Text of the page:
A mother called her insurer for help with complex medical claims for her infant daughters, born at 23 weeks. She struck an 18-year bond with the woman who helped her.
On a Tuesday in early May, Gena Misouria got a card in the mail – an invitation to a high school graduation celebration. Two pretty brunette girls, smiling with the promise of the future ahead of them. Gena isn’t their aunt, or a neighbor, or an old college friend of their mom. Still, she is a long-time friend of the family, in a way.
Gena first met Susan Heintzleman in 2000. Her girls were premature infants just home from the hospital neonatal unit and Susan had called Blue Cross and Blue Shield of Texas about some of the many, many bills for her daughters’ complex care.
Susan was an organizational tour de force. Her detailed spreadsheets tracked hundreds of medical claims, and she needed help sorting out some of them. But Susan had more than just spreadsheets to deal with. Her daughter, Shannon, needed constant care to keep her alive. She had a tracheotomy and needed special equipment and supplies to keep her breathing and eating.
“It was the most difficult time of my life having premature twins,” Susan says. The twins were born at 23 weeks. They were labeled as “micro preemies,” which are babies born weighing less than 1 lb. 12 ounces or before 26 weeks’ gestation. Micro preemies typically have long stays in the neonatal intensive care unit.
Baby Hannah was soon able to leave the NICU, but Shannon had underdeveloped lungs. And when Shannon was well enough to go home, she required in-home nursing 24 hours a day for the first two years of her life.
Susan’s call to Blue Cross and Blue Shield Member Services made its way to Gena, who was then a customer service center supervisor.
Meeting them makes it all real.
The duties of a member services supervisor are not always easy. Gena’s job at the time was specialized in serving a specific type of member – those with pre-existing chronic conditions or illnesses. Gena worked with very sick members, or the caretakers or family members of someone living with a serious illness.
Gena took a deep dive into the girls’ medical bills and worked with a claims technician to review each line item and make sure the claims were processed correctly.
For the first two years, Gena talked to Susan weekly to go through new claims. Over time, the girls’ medical needs lessened and the calls spread to monthly. But with those calls Gena developed a connection that went beyond the nuances of managing claims: How did the latest doctor’s visit go? How is Shannon doing?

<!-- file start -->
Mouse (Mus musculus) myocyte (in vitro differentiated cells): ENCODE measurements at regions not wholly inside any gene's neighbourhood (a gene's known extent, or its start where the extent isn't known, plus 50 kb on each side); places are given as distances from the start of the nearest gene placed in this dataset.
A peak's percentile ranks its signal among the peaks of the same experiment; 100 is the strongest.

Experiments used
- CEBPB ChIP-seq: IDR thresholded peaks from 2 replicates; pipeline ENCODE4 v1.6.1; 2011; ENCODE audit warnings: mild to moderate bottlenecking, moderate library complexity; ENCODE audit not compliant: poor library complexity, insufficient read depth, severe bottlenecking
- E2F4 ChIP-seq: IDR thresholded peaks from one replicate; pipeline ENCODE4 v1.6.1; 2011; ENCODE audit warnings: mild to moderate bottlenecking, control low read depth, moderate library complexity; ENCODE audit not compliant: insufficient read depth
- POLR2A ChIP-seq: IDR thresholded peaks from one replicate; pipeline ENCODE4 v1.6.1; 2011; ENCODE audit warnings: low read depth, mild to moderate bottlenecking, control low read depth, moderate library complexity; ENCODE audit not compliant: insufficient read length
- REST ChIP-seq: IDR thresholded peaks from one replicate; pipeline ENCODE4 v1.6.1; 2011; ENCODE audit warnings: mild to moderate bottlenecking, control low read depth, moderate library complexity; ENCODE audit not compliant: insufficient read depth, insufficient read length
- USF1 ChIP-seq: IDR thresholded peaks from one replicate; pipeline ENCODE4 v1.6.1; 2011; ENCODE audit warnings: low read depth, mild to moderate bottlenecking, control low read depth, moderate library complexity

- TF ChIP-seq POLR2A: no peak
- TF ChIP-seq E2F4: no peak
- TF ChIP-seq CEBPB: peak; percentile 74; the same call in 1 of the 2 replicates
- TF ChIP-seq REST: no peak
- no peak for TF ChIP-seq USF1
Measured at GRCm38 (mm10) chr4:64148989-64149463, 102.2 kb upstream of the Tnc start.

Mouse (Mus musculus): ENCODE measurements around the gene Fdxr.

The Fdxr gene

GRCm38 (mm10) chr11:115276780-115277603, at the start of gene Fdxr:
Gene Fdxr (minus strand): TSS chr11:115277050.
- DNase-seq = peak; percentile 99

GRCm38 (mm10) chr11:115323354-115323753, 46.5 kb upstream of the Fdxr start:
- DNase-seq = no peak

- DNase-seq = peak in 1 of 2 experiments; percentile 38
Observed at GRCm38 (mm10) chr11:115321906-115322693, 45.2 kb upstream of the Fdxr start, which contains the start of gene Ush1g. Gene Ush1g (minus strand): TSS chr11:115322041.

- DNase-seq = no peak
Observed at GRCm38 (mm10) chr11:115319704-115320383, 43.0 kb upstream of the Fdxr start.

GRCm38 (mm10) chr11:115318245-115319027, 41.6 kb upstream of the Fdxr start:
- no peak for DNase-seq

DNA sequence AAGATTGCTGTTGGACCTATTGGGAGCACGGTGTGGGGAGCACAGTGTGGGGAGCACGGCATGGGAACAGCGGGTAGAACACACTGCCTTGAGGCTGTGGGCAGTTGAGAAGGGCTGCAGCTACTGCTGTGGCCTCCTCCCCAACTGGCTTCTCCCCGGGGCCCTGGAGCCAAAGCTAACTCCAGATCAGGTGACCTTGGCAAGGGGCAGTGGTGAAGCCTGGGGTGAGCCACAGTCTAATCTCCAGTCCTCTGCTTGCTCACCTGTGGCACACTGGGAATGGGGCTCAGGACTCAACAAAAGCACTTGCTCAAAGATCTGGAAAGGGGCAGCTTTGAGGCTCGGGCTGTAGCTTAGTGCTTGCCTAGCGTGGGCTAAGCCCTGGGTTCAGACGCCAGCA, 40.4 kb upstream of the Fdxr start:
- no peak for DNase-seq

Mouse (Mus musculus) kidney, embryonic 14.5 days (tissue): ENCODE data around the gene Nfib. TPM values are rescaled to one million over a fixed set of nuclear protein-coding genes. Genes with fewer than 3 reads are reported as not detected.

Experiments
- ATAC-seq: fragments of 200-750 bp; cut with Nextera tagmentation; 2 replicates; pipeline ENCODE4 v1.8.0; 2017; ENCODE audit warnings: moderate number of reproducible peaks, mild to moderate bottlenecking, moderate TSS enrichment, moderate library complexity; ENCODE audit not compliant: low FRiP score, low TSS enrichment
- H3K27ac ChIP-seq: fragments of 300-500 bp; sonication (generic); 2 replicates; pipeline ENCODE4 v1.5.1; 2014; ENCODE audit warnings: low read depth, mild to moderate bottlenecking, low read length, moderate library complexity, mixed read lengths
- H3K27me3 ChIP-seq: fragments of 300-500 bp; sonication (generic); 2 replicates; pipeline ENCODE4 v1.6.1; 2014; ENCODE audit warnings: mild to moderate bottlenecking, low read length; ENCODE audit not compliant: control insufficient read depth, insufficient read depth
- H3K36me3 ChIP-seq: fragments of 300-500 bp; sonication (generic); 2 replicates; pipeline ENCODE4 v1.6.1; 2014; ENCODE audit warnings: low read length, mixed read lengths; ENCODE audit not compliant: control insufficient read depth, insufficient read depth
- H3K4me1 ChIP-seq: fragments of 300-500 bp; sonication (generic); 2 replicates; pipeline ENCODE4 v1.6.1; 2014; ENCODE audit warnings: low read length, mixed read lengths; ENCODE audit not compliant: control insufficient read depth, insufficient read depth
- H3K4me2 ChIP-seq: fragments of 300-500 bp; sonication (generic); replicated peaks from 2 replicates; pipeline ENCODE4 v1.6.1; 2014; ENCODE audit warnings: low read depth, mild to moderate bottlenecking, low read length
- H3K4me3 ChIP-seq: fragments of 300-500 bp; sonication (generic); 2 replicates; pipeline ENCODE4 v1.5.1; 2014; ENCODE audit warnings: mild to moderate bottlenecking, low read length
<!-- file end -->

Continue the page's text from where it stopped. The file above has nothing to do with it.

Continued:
When Shannon could breathe on her own without the help of equipment, Gena felt a sense of relief right along with the family.
Gena became such an important part of the fabric of the Heintzleman family’s life that she received a Christmas card each year. She saw photos of how the girls were growing. Although Gena moved many times over the years, the cards still found her.
In 2005, Susan was randomly selected to be part of a Blue Cross and Blue Shield marketing campaign. When Susan shared her story about her connection with Gena, organizers at Blue Cross and Blue Shield brought Gena and Susan’s family together for a dinner so they could meet in person for the first time.
Coming face to face with the girls, she could understand clearly the difference she made in the family’s lives.
“It was one thing to hear someone on the phone or in a letter tell you what a difference you’ve made, but meeting them makes it all real,” Gena says.
Although Gena has moved on to other responsibilities, she still believes the best part of working in Member Services is knowing that you are taking care of members. “When people call us, they are already upset and frustrated. It is up to us to listen and do everything we can do to resolve their issue. We can’t always do whatever it is they are asking, but it makes a difference when we spend the time to help them understand the reasons why.”
Eighteen years have gone by since those first frantic calls from Susan. Those preemies became little girls whose lungs grew strong enough to allow them to swim, and then became bigger girls who achieved black belts in karate. The graduation card has given Gena a chance to reflect on what advice she’d give Shannon and her sister at graduation.
“I would tell her to live her life doing what makes her happy, to always be kind and to serve others. That’s what makes a difference in the world. Regardless of your role, you can do these things to help others. You don’t know the impact you can have on someone’s life.”